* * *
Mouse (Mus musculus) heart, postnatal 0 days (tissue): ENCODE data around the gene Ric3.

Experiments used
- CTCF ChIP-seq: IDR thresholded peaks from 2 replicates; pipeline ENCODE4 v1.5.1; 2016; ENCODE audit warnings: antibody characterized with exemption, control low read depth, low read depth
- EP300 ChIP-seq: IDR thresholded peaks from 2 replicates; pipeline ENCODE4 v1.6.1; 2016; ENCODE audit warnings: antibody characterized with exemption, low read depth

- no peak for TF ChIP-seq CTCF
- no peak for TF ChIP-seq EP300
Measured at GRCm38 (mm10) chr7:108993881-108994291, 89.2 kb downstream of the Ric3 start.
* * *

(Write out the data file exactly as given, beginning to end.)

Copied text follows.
Mouse (Mus musculus) heart, postnatal 0 days (tissue): ENCODE data around the gene Ric3.

Experiments used
- CTCF ChIP-seq: IDR thresholded peaks from 2 replicates; pipeline ENCODE4 v1.5.1; 2016; ENCODE audit warnings: antibody characterized with exemption, control low read depth, low read depth
- EP300 ChIP-seq: IDR thresholded peaks from 2 replicates; pipeline ENCODE4 v1.6.1; 2016; ENCODE audit warnings: antibody characterized with exemption, low read depth

- no peak for TF ChIP-seq CTCF
- no peak for TF ChIP-seq EP300
Measured at GRCm38 (mm10) chr7:108993881-108994291, 89.2 kb downstream of the Ric3 start.